To meet another person's eyes peacefully is to recognize their humanity. You may not be a trafficker of slaves, but I want to challenge you to bluntly ask yourself  if there are people in your world that you look on as sub-human. People you entrap in feelings of worthlessness and shame. Are there people you gossip about? People you make fun of? People you joke about being useless and unworthy of any sort of attention? People you think because of their age, gender, race, weight, or past mistakes the world would be better off without? Sometimes I need a reminder that we are ALL made in God's image. Every single one of us. We all bear the Maker's mark. We all fall short. And yet we all are never too far gone for God to reach and to transform us. None of us are beyond His kiss of grace! 

As a white, middle-class female, I've tried to ask of myself honestly, If you lived during the Atlantic slave trade... Would you have treated Africans in the same way? Would you have dehumanized them and made them work for you like animals? 

I desperately want to be able to say that I wouldn't have, but given the historical context of that time period, the odds are working against me. The past cannot be altered, yet we each carry within us the possibility of a better tomorrow. What I've realized is that although we may not have directly participated in the trafficking of African slaves, and although at times we may feel stifled in our efforts to combat human trafficking, at the very least, we have the ability to stop one of the root thoughts behind these kinds of crimes... We have the ability to say 'no' to the thought that somebody else is not worth anything. Today I ask of myself, and of you... Are you dehumanizing anyone? Are you unable to look someone in the eye? Do you lack the ability to recognize someone's humanity because of a prejudice you need to let go of? And most importantly, does it honestly sit well with you to carry that belief and cause someone the pain of not being recognized as a whole person?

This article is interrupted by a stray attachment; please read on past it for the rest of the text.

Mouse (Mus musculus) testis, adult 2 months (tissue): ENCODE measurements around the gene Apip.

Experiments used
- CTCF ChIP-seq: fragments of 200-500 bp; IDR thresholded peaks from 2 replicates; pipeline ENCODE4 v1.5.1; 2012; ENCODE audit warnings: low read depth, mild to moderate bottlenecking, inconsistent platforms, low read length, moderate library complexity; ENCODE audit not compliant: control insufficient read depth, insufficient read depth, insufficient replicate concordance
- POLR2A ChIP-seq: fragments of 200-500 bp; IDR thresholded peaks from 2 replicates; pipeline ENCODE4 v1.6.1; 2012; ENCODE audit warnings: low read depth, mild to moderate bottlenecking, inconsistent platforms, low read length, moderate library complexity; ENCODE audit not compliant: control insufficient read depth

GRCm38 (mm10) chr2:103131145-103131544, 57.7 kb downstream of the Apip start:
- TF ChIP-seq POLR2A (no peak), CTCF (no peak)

If that's striking a chord, let me repeat what I wrote earlier... We are ALL made in God's image. Every single one of us. We all bear the Maker's mark. We all fall short. And yet we all are never too far gone for God to reach and to transform us. None of us are beyond His kiss of grace!

Grace is for all of us: the judgers and the judged. I pray you'd embrace that today. Please join me in being a true chain breaker in a very local and tangible way. Through Christ, we have the ability to break free from the sin of judgment and contempt towards others, and instead refresh those around us with affirmations of their incredible worth.